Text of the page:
21 JUL 2017
Yemen cholera worst on record & numbers still rising - Oxfam
The number of people with cholera in Yemen is now the largest ever in any country in a single year since records began, Oxfam said today. At over 360,000 suspected cholera cases in just three months since the outbreak started, it is now already the largest number of cases in a year, topping the previous annual record of 340,311 in Haiti in 2011.
Though there are signs that the increase in numbers is slowing, the country’s rainy season from July to September will increase the risk of the disease spreading further. It is feared that the total number of people infected could eventually rise to over 600,000, making it one of the largest outbreak since records began in 1949.
Almost 2,000 people in Yemen have died from suspected cholera since late April this year and many more are now at risk, weakened by hunger, disease and the ongoing war.
Nigel Timmins, Oxfam’s Humanitarian Director who has just returned back from a fact finding mission to Yemen, said:
‘It is quite frankly staggering that in just three months more people in Yemen have contracted cholera than any country has suffered in a single year since modern records began. Cholera has spread unchecked in a country already on its knees after two years of war and which is teetering on the brink of famine. For many people, weakened by war and hunger, cholera is the knockout blow.’
‘This is a massive crisis needing a massive response – if anything the numbers we have are likely to underestimate the scale of the crisis. So far funding from government donors to pay for the aid effort has been lacklustre at best, less than half is what is needed.’
‘Cholera is easy to treat and simple to prevent. We need a massive well coordinated effort to get clean water and decent sanitation to people and simple things like soap to keep them safe from disease. We need an end to country entry restrictions of supplies and people so that we can get on with the job.’
‘The war has destroyed the economy and left millions without jobs or the means to earn a living and forced 3 million people to flee their homes. It has precipitated a crisis which has left 7 million people on the brink of starvation. And the war has destroyed or damaged more than half the country’s health facilities and ushered in one of the world’s worst cholera outbreaks in over 50 years.’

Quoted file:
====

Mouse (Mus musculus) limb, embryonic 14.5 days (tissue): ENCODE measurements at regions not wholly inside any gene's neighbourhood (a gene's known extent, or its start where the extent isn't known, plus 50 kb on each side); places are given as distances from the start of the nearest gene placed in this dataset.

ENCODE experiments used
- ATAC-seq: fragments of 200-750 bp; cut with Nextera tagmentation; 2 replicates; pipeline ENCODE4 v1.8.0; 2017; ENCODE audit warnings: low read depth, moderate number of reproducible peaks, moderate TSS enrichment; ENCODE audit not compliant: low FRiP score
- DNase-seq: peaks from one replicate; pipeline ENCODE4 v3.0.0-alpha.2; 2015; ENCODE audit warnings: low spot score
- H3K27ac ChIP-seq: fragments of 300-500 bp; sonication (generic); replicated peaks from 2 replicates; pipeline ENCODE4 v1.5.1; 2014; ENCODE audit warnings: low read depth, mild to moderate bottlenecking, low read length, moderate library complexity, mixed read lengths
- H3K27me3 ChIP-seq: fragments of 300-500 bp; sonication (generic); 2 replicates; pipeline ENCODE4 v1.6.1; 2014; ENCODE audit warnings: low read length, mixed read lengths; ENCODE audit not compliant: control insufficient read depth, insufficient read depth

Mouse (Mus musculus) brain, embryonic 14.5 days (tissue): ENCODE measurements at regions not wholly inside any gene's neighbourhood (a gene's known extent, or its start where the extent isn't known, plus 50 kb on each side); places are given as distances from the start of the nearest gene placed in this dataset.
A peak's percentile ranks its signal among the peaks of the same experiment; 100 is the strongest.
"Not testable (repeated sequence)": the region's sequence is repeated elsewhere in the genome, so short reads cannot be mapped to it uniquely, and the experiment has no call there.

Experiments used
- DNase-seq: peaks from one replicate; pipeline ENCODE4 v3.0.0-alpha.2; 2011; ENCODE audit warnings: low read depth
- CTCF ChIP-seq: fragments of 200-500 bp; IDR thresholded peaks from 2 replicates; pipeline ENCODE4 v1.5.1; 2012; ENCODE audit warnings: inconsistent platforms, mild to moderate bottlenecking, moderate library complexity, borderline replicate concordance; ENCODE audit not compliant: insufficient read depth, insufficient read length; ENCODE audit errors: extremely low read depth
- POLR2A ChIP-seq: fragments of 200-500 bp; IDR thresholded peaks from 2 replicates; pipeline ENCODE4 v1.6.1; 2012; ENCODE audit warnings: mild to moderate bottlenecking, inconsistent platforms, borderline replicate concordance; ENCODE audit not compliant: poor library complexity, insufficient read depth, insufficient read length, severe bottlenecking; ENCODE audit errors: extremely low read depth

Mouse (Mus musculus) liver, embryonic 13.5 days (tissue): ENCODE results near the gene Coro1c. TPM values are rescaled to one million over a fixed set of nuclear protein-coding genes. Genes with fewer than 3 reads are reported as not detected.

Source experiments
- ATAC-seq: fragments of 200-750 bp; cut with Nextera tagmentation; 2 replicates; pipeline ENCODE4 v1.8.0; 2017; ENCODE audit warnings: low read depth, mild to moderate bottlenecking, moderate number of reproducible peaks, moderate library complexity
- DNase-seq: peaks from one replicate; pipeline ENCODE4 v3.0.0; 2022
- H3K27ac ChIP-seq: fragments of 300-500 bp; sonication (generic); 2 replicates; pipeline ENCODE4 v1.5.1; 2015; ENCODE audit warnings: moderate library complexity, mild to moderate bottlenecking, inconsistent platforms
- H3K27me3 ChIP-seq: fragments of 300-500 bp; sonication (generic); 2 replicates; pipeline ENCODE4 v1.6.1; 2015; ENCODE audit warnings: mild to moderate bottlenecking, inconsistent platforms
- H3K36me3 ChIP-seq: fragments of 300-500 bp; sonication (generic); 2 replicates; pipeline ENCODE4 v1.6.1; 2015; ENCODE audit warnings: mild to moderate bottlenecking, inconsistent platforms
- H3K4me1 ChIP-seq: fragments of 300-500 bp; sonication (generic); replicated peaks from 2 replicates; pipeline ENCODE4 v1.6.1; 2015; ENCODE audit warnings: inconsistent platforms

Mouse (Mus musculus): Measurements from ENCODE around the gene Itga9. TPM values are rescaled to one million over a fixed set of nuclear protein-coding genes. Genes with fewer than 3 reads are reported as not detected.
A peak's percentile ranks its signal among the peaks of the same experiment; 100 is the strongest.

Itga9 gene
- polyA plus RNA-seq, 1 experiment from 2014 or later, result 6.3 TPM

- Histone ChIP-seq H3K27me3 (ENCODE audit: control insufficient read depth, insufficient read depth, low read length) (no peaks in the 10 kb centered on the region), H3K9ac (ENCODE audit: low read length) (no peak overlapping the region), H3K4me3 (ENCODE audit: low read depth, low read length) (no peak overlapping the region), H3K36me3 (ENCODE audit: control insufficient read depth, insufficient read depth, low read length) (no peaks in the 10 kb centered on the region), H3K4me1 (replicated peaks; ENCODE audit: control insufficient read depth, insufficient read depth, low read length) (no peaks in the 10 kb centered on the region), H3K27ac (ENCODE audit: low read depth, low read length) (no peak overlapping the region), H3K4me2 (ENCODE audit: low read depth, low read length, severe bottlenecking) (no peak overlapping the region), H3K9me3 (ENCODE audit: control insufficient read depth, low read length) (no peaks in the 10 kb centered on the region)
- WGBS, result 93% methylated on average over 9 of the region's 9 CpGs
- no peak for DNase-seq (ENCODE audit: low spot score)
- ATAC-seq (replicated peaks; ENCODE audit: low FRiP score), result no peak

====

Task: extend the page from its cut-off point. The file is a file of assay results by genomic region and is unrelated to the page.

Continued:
‘Vital public servants such as health workers have not been paid for nearly a year. Hospitals, ports, roads and bridges have been bombed. All this is crippling efforts to tackle the cholera crisis.’
‘Those countries providing the arms and military support, such as the US and the UK, are fuelling a war that is causing wide-spread suffering and tipping a whole nation towards a catastrophe. It is hard to imagine how much more Yemen can take before it collapses entirely.’
War has had a devastating effect on Yemen’s people and its infrastructure – almost 5,000 civilians have been killed in the fighting and parts of the country stand on the brink of famine. Health, water and sanitation systems have been bombed to the point of collapse leaving over 15 million people without adequate access to clean drinking water and safe sanitation. Millions more are hungry and need help in getting a decent meal.
Waste is piling up on the streets and in the settlements of displaced people because sanitation services, severely damaged by the two year war, cannot cope. Aid agencies tackling the cholera crisis are in danger of being overwhelmed by the scale of the outbreak.
Meanwhile, the world's major arms exporters - which include the UK and US - are making more money from arming the Saudi led coalition force than they are spending on Yemen’s humanitarian appeal. In 2016, Saudi Arabia spent nearly $3 billion on arms from the world’s major arms exporters. As of this month, many of those same governments had given just $620 million toward the $2.1 billion UN appeal for Yemen.
Oxfam is calling for an immediate cease-fire to enable a nationwide cholera campaign to tackle the disease unhindered by fighting and allow people to get their lives back together. It is calling for the opening of ports and Sanaa airport to allow a massive injection of aid and for the UN and aid agencies’ appeal to be fully funded.
For more information, please contact:
Maggie Chum (Communications Officer)
Telephone: + (852) 3120 5222 / + (852) 6010 9961